Companion Plants for Zucchini and Squash - Shiny Plant

Companion Plants for Zucchini and Squash

Learn which are the best companion plants for zucchini and squash for both winter and summer varieties for better harvest and pest control.

If you’re a new gardener, plant zucchini and squash in the garden. Both winter and summer squash varieties are easy to grow and require only fertile soil, full sun, and water.

Companion plants help your zucchini to grow better, taste better, and have fewer pest problems. In this post, I listed some best companion plants that you can grow with zucchini to protect them from pests and problems.

Let’s get started:

Companion Plants For Zucchini and Squash

Companion PlantsBenefits
NasturtiumsAttract beneficial insects like ladybugs and hoverflies to deter pests like aphids and squash bugs
MarigoldsRepel pests like nematodes, aphids, and squash bugs.
Radishesdeter cucumber beetles and squash bugs.
BeansHelps to improve nitrogen levels in the soil, which is beneficial for the zucchini and squash.
CornProvide shade to zucchini and squash. Also, deter pests like squash vine borers.
BorageAttract pollinators like bees which helps in pollination
OreganoAttract beneficial insects like bees and butterflies and repel pests like squash bugs.
DillAttract beneficial insects like ladybugs and hoverflies to deter pests like aphids and squash bugs
SunflowersAttract pollinators like butterflies and bees. Provide shade and support for the zucchini and squash.
PeppermintRepel pests like squash bugs and cucumber beetles, and also help to improve soil fertility.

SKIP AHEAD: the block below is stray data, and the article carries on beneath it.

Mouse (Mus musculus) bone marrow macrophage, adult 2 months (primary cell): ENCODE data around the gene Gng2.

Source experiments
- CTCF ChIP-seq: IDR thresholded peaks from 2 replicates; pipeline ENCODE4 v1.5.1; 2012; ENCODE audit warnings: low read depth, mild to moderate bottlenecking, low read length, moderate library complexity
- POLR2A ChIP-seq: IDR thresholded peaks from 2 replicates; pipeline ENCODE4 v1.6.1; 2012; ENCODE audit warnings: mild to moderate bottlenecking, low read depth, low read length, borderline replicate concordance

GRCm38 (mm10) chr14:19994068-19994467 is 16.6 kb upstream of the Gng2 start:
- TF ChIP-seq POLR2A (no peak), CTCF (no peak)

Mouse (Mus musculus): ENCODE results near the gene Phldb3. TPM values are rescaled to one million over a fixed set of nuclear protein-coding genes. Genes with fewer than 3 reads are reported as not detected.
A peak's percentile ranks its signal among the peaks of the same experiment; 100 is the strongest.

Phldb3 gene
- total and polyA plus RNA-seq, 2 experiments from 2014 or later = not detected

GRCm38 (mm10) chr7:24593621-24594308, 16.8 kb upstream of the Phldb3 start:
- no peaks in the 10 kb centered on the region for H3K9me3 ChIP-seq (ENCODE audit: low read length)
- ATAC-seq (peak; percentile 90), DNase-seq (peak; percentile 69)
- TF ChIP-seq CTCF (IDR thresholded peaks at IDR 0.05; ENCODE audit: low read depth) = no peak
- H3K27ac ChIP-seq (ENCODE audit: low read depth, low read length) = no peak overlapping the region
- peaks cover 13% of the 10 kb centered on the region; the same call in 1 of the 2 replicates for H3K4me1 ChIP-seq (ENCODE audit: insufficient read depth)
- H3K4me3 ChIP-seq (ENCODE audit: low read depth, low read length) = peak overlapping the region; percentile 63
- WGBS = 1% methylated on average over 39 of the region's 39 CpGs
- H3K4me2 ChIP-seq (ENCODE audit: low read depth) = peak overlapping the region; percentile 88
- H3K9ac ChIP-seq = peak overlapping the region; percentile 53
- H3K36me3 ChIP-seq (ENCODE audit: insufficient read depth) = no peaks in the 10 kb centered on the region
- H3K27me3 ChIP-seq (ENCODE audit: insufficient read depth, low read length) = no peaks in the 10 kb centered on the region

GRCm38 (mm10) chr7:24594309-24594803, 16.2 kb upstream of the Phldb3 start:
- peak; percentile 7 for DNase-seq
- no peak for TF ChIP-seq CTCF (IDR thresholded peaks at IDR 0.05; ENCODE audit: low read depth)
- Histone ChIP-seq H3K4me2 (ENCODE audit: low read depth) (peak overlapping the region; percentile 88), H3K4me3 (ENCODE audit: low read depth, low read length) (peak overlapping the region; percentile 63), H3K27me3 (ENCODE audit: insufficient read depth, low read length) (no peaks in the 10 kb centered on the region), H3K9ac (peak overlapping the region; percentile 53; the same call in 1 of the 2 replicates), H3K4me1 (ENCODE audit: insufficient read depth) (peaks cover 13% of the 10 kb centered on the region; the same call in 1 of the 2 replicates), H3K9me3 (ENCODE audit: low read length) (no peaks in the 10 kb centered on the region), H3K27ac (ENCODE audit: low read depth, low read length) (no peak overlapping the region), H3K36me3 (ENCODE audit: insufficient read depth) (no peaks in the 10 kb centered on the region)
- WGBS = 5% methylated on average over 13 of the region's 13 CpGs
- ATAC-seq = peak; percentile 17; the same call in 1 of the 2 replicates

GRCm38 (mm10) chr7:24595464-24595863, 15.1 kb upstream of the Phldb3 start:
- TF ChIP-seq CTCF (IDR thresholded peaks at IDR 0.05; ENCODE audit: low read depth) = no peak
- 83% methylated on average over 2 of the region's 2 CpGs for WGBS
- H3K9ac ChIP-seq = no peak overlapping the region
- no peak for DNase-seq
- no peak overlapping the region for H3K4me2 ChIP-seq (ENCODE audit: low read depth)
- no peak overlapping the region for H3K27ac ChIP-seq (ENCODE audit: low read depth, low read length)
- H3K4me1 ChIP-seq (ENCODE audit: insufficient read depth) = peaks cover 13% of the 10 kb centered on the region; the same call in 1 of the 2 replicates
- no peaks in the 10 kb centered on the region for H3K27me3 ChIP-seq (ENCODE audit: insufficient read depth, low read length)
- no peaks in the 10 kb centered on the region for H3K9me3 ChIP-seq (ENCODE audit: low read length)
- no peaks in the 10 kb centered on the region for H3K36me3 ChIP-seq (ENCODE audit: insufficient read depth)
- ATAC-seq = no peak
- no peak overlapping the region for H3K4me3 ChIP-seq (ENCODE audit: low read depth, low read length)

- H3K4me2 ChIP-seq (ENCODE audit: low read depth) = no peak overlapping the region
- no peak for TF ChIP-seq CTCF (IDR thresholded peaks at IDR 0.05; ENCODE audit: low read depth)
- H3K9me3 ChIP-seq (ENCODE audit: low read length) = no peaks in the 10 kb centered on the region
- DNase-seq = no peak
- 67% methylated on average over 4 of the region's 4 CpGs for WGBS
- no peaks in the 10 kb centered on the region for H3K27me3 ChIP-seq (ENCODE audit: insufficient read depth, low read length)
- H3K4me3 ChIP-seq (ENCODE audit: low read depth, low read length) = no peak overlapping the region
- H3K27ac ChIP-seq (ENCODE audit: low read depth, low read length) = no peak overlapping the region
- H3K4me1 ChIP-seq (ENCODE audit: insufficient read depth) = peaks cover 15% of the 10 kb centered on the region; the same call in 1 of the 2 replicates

Companion Plants For Zucchini and Squash

There are two types of squash that you can grow in the garden. One is a summer squash that is yellow squash or zucchini and the other is a winter squash that is pumpkins, butternut, and candy roster to name a few.

For most of the most part, companion plants are similar to both winter and summer squash. But due to differences in their growth habits, some companion plants are more suitable than others for interplanting.

We’ll first see the best companion plants for winter squash like pumpkins, butternut and candy roster, and others.

Winter squash are long vining plants that take up lots of space. Their long vines and dense foliage make it tough to plant companions with them.

The popular three-sister method is the most efficient way to grow squash. This method was first used by North American tribes and it is still used for the great harvest.

companion plants for Zucchini

In the three-sister gardening, we plant squash along with corn and beans. Corns and squash have similar soil requirements that make it easier to grow them together.

Beans are planted beside corn which grows with corn support. Actually, beans fix nitrogen in the soil which is beneficial for both zucchini and corn.

The winter squash planted around the corn helps to keep weeds down and helps to reduce pests like raccoons from damaging the corn.

Many experienced gardeners also claimed that planting three sisters together also increases the flavor of all three companions.

Related Post: 10 Vegetables that you can grow easily at home

Companion Plants For Zucchini And Summer Squash

Most summer squash and zucchini varieties have shorter vines and take less space than winter squash. This makes it easier to plant beneficial flowers, herbs, and vegetables around them.

Some of the great companion plants for summer squash and zucchini are:

Beans and Peas


Beans and peas fix nitrogen in the soil, which helps heavy-feeding squash to grow better.